Rushdoony: ’20th-Century Plans of Salvation’

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R.J. Rushdoony wrote this essay over 20 years ago, as that lamentable 20th century was winding down.

https://chalcedon.edu/magazine/twentieth-century-plans-of-salvation

In a very few words (quite an achievement!), Rushdoony summed up that century’s “heritage of failure” as worldly schemes for salvation, one after another, had their days in the sun and went promptly belly-up. We tried everything we could think of–except God’s word–and it all failed us: politics, education, money, and war. Even a pagan like Robert Graves saw his own 20th-century world as an unholy alliance of Mars, the god of war, Pluto, the god of wealth, and Mercury, the god of thieves.

But the answers, Rushdoony knew, were to be found in the same place where they’ve been always found–in God’s own enscriptured word.

What a Chump I Was in College

While I was a college student, one of my favorite books was Hercules, My Shipmate by Robert Graves, a re-telling of the story of Jason and the Argonauts. So I was delighted when my wife gave me a copy of it for Christmas. It must’ve been 40 years or more since I’d read it last.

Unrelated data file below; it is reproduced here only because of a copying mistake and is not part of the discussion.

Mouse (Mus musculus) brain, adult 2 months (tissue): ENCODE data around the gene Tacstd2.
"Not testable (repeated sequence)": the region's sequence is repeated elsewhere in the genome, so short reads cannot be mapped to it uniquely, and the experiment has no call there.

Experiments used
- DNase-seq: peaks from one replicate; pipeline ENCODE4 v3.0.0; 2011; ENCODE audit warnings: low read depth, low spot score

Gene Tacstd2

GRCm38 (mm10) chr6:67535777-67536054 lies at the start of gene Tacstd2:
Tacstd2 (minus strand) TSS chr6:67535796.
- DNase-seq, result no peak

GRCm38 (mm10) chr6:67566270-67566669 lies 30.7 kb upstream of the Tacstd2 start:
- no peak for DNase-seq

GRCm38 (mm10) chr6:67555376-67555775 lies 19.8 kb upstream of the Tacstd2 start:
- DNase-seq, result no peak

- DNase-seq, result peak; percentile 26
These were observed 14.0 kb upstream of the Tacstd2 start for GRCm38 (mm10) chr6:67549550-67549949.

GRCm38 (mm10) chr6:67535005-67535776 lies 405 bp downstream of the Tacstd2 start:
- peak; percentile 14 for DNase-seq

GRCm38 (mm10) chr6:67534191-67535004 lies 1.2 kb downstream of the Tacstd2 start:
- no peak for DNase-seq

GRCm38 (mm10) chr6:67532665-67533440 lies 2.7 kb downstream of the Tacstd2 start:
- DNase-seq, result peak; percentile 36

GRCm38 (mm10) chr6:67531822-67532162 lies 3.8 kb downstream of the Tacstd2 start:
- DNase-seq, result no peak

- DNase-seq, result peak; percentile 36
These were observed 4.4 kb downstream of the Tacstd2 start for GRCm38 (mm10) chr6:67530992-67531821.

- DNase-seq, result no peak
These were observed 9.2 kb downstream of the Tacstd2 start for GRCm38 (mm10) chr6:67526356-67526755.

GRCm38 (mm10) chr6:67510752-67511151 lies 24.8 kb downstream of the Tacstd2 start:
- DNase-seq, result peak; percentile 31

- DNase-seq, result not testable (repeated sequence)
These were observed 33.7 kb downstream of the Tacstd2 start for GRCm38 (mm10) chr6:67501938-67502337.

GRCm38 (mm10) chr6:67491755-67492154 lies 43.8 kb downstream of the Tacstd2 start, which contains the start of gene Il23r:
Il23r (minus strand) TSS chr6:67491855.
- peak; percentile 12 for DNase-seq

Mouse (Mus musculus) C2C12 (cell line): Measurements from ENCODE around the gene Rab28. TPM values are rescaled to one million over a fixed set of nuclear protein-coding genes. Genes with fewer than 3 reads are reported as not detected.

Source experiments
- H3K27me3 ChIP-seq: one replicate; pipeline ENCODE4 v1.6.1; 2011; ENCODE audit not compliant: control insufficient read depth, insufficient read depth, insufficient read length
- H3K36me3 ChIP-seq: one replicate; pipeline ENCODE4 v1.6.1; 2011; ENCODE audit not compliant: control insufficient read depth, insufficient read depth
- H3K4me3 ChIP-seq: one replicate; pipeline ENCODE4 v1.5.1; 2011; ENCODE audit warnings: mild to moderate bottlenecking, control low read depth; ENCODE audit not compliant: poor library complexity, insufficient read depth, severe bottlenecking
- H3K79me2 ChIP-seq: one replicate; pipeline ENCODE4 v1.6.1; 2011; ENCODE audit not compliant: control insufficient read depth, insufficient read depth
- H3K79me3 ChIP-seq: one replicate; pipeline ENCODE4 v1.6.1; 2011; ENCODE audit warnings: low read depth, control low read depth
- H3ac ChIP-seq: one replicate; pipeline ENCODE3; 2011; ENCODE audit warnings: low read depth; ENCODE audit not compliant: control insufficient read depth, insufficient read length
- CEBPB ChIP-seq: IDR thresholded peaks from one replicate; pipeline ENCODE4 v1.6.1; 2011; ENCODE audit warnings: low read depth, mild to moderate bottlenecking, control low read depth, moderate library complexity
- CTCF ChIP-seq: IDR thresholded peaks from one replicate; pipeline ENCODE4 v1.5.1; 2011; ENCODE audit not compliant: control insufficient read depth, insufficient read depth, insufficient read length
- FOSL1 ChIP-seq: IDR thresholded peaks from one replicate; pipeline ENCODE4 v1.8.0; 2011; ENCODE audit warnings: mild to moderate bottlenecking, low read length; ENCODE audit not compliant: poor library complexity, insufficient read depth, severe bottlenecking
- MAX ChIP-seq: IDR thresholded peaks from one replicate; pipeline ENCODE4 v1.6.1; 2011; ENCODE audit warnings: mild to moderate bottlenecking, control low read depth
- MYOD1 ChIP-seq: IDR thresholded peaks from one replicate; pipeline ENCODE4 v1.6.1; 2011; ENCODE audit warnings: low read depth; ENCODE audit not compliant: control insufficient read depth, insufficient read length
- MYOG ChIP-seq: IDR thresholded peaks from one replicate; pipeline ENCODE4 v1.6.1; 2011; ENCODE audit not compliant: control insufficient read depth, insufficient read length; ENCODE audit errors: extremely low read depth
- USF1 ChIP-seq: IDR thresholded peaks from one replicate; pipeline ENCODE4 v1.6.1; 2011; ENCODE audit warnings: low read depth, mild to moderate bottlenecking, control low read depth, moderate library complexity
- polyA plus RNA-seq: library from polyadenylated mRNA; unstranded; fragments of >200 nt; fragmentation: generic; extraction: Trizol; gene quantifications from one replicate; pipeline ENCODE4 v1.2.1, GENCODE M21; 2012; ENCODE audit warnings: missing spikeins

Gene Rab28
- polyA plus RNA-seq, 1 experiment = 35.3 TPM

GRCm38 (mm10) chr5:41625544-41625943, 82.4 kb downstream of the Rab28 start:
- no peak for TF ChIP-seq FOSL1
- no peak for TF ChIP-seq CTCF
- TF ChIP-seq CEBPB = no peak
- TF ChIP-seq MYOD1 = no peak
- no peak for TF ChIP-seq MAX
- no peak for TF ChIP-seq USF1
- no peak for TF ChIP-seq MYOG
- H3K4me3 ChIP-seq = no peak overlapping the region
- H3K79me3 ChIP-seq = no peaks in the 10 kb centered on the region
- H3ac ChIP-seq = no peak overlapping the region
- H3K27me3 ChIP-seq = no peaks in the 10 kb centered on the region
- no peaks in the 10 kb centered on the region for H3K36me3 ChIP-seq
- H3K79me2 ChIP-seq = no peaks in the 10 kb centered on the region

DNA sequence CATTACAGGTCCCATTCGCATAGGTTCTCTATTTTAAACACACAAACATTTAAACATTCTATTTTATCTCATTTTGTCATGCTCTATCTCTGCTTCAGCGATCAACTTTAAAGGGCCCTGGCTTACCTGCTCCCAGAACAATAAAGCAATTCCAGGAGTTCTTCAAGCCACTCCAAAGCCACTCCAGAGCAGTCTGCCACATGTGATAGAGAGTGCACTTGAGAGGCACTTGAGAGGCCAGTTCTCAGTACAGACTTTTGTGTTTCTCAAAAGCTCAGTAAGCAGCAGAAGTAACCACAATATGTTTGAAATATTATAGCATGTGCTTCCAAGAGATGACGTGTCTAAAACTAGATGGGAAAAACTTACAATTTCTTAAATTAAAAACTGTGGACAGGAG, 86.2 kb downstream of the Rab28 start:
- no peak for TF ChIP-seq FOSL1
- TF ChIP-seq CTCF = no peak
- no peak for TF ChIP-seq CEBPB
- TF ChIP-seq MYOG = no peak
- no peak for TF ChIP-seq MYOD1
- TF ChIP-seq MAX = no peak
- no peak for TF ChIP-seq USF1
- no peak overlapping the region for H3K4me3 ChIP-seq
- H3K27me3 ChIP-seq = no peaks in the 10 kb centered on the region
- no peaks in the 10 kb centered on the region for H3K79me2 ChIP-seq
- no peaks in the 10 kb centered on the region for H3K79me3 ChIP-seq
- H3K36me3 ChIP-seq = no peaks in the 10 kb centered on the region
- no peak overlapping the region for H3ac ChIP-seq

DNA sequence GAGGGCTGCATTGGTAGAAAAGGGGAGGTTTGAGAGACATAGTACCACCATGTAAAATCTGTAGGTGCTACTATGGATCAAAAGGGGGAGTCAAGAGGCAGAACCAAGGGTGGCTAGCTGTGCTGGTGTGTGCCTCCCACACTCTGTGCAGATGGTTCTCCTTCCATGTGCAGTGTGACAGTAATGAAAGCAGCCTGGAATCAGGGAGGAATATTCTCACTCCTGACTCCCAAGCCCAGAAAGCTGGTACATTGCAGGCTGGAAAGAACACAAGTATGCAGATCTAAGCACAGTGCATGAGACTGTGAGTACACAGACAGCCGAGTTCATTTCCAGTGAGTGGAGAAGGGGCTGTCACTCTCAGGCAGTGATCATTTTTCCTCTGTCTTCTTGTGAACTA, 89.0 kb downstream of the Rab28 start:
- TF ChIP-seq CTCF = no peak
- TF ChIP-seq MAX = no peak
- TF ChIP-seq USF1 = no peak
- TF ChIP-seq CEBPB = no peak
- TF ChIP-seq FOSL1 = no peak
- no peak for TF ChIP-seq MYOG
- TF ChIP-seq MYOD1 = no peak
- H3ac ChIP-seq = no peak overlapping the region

Many books and movies I liked when I was young, I still like now. Some I like even more, like The Lord of the Rings, Agatha Christie’s novels, and Peter Sellers in Never Let Go. And I’ve always enjoyed Robert Graves’ most famous novel, I, Claudius (although Jack Pullman’s screenplay for the I, Claudius TV series is even better). Naturally I expected to be delighted by Hercules, My Shipmate.

Everyone, I suppose, once knew someone whom they thought was the absolute bee’s knees. Then you lose touch with this person, make contact again 30 years later, and wind up asking yourself, “What did I ever see in him? He is a total putz!”

So it went with Hercules, My Shipmate. *Sigh* Mostly it was Robert Graves reconstructing and then wildly enthusing over the creepy paganism of pre-Classical Greece, complete with human sacrifice and ritual cannibalism.

What did I ever see in this? Could I really have been such a chump, back then?

Yes, college can be rather an overwhelming experience. It took me about 30 years to outgrow it, and a lot of people never outgrow it. The better to manipulate you, your professors convince your intellectually defenseless 19-year-old self that you’re a thousand times smarter than your parents and you don’t need any of their silly old stuff anymore–including all that Christianity business. Why, in no time at all, you’ll be as smart as one of these professors!

I look back on this and shudder.